Robert Boyle (1627 – 1691) is generally considered to be one of the founders of modern chemistry. He took the study of how matter changes out of the mystical realm of alchemy and turned it into a scientific endeavor. He is known by nearly every freshman chemistry student as the author of Boyle’s Law, which tells us how a gas behaves when its pressure changes. In addition to being a brilliant scientist, he was also a devout Christian, and he saw the pursuit of science as a way of learning more about the majesty of God. Here is how he put it:1

“…when, in a word, by the help of anatomical knives, and the light of chymical furnaces, I study the book of nature and consult the glosses of Aristotle, Epicurus, Paracelus, Harvey, Helmont, and other learned expositors of that instructive volume, I find myself oftentimes reduced to exclaim with the Psalmist, How manifold are Thy works, O Lord! In wisdom hast Thou made them all!”

Even though he was a firm believer in Christ, he was an advocate of doubt. In fact, his most famous work is a book entitled The Sceptical Chymist. In addition to his published works, he kept of series of “work diaries” in which he wrote down his daily thoughts. One of the entries reads as follows:2

He whose Faith never Doubted, may justly doubt of his Faith.

We don’t know whether this is something Boyle came up with on his own or whether he read it and thought it was worth noting in his diary. Regardless, we know it was important enough to him that he wanted to record it. This seems to indicate that Boyle thought doubt was not only a necessary part of science, but it was also a necessary part of the Christian faith.

Why am I writing about Robert Boyle and doubt? Because it relates to the results of a recent survey of college students in the United States.

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Antibiotic Resistance is Not a Modern Phenomenon

Posted by jlwile on September 12, 2011

Antibiotic resistance in bacteria is often cited as evidence for evolution. For example, in his book, The Greatest Show on Earth: The Evidence for Evolution, Richard Dawkins says:1

Many bacterial strains have evolved resistance to antibiotics in spectacularly short periods. After all, the first antibiotic, penicillin, was developed, heroically, by Florey and Chain as recently as the Second World War. New antibiotics have been coming out at frequent intervals since then, and bacteria have evolved resistance to just about every one of them.

However, we’ve known for quite some time that at least some antibiotic resistance did not evolve after the production of antibiotics. Instead, it existed before antibiotics were developed. For example, in 1988, bacteria were recovered from the frozen bodies of Arctic Explorers who died in 1845, long before antibiotics had been produced. When the bacteria were revived, some were found to be already resistant to certain antibiotics.2 So contrary to Dawkins’s claim, it is not at all clear that bacteria have evolved resistance to just about every antibiotic. Some possessed resistance before antibiotics were ever made

A recent study published in the journal Nature confirms this fact at a very basic level.

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The Inquisition Strikes Again!

Posted by jlwile on September 6, 2011

On August 4, 2004, an article by Stephen C. Meyer appeared in a rather obscure peer-reviewed journal entitled The Proceedings of the Biological Society of Washington,1 and it quickly ignited a firestorm of controversy. Why? Did it contain fabricated data? No. That kind of thing doesn’t produce nearly as much controversy. One study, for example, says that 14% of scientists have observed their colleagues fabricating, falsifying, and modifying their data, and 72% have observed their colleagues engaging in questionable research practices.2 Did the article contain egregious errors? No. While the article has many detractors, their criticisms were leveled more at the fact that it was published than at the content of the work.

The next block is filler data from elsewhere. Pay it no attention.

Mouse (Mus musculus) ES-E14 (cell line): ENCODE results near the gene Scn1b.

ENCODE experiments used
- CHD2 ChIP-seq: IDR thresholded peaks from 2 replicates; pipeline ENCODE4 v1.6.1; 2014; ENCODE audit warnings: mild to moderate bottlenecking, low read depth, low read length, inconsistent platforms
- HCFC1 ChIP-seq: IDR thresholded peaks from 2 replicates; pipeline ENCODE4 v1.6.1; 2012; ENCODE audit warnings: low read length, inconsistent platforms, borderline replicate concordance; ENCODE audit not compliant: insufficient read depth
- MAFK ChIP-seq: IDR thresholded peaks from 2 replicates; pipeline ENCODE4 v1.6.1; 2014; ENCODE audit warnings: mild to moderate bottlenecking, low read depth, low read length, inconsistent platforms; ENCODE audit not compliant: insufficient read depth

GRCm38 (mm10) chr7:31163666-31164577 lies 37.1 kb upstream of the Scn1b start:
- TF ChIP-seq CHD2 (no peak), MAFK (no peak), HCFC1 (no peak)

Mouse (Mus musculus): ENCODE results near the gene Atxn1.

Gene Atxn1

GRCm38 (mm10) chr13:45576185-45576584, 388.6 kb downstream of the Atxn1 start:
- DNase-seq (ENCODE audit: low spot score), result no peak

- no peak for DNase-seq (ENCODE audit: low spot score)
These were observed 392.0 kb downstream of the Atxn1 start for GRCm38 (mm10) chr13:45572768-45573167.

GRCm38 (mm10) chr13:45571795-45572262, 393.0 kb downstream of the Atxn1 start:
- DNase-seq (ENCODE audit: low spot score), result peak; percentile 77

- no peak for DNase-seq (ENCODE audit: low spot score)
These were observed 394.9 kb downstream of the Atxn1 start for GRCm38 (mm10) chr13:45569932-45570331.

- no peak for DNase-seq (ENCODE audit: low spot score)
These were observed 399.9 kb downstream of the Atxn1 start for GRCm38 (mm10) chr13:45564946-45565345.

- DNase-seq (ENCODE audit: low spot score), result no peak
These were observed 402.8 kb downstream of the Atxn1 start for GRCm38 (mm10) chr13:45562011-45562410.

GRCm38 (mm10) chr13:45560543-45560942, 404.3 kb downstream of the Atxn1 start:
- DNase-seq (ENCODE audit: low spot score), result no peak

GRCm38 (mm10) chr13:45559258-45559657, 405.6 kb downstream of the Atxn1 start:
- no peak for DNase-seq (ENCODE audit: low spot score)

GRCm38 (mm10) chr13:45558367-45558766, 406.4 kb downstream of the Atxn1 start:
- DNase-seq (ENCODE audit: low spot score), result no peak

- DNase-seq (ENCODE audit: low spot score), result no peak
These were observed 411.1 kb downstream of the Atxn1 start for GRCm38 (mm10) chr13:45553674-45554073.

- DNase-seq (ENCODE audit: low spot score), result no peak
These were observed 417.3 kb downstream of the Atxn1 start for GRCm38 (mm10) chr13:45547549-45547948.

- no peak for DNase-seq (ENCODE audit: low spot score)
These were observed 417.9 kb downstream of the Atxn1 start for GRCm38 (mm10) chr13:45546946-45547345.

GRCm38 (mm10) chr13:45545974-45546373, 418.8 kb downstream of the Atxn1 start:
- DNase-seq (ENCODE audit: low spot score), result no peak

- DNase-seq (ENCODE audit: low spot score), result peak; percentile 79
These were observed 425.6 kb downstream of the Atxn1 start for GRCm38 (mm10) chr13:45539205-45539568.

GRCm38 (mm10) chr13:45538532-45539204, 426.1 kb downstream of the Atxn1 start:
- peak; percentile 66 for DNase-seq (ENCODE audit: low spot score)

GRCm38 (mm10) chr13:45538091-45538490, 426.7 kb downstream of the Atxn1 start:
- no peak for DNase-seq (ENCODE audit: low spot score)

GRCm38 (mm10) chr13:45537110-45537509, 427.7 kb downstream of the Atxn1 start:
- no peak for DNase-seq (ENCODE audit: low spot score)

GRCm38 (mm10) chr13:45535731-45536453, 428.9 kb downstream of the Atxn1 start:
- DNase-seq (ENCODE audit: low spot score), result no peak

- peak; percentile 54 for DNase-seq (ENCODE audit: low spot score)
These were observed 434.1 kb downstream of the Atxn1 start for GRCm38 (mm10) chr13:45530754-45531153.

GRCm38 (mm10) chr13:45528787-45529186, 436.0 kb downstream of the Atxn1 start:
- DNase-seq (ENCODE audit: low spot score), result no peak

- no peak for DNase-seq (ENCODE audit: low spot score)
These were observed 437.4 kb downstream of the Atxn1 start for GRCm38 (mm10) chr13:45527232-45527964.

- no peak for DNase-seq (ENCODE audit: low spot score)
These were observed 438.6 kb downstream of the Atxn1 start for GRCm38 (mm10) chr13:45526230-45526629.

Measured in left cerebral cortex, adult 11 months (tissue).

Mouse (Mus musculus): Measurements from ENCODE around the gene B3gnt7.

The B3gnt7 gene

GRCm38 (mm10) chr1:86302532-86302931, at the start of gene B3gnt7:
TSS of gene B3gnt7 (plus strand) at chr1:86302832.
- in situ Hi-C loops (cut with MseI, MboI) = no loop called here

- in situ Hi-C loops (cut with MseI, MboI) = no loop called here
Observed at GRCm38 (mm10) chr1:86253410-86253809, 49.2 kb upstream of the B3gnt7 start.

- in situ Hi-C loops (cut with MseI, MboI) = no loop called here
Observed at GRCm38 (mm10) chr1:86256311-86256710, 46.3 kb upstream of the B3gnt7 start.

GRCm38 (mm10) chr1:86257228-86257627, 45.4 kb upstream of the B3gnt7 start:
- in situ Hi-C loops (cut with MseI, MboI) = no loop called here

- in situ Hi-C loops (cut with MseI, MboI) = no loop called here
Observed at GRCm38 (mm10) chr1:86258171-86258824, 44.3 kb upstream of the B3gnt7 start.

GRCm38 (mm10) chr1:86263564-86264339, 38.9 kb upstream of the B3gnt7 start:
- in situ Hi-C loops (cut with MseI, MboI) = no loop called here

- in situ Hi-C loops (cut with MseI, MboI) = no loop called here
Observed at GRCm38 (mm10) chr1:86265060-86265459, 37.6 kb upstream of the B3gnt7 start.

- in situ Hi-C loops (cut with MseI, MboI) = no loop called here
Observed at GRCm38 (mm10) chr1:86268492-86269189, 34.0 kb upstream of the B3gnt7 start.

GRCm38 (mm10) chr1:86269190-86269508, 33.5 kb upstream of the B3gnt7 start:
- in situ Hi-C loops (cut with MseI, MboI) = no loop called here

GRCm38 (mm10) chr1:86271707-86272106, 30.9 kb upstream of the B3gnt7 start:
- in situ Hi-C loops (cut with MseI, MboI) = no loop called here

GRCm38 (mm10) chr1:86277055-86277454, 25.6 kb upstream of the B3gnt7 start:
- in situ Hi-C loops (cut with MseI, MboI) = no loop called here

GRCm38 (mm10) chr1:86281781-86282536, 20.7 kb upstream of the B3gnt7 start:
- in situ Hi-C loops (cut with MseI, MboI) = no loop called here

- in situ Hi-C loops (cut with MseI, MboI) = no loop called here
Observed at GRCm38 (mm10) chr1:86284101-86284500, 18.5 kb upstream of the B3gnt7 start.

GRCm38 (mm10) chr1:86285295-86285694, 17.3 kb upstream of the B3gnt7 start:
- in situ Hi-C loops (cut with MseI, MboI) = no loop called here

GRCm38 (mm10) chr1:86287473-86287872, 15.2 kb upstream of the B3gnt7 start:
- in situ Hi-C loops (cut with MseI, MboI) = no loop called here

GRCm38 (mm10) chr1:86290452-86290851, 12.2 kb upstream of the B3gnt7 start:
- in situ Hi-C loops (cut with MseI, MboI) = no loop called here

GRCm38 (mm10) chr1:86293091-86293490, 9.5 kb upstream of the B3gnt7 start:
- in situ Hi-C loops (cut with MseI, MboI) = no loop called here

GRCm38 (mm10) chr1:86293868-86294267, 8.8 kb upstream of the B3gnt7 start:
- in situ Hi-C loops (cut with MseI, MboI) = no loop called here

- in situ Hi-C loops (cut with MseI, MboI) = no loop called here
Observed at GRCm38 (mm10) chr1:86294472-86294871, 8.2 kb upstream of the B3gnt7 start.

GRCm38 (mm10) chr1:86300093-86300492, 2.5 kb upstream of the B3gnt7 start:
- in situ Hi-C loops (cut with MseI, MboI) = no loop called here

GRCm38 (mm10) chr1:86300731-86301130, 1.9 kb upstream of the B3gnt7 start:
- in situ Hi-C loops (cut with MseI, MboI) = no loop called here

So what caused the controversy? This peer-reviewed article not only had the audacity to argue that the current view of evolution can never hope to explain life as we see it today, it actually dared to say:

An experience-based analysis of the causal powers of various explanatory hypotheses suggests purposive or intelligent design as a causally adequate–and perhaps the most causally adequate–explanation for the origin of the complex specified information required to build the Cambrian animals and the novel forms they represent. For this reason, recent scientific interest in the design hypothesis is unlikely to abate as biologists continue to wrestle with the problem of the origination of biological form and the higher taxa.

That’s what caused the controversy. This well-reasoned paper, full of serious data-based arguments, was an attack on the scientific orthodoxy of the day and dared to argue that intelligent design was a reasonable scientific alternative. As a result, the Inquisition was mobilized. In the end, the publisher of the journal released a statement repudiating the article, the editor of the journal was branded a heretic, and he was then targeted for retaliation and harassment. After the dust had settled, the biological community breathed a sigh of relief, because orthodoxy had been successfully enforced. Another editor would surely think twice before allowing a well-reasoned argument for intelligent design to be published in his or her peer-reviewed journal, regardless of its quality.

Well, it seems that biology isn’t the only scientific field where orthodoxy is enforced by the Inquisition.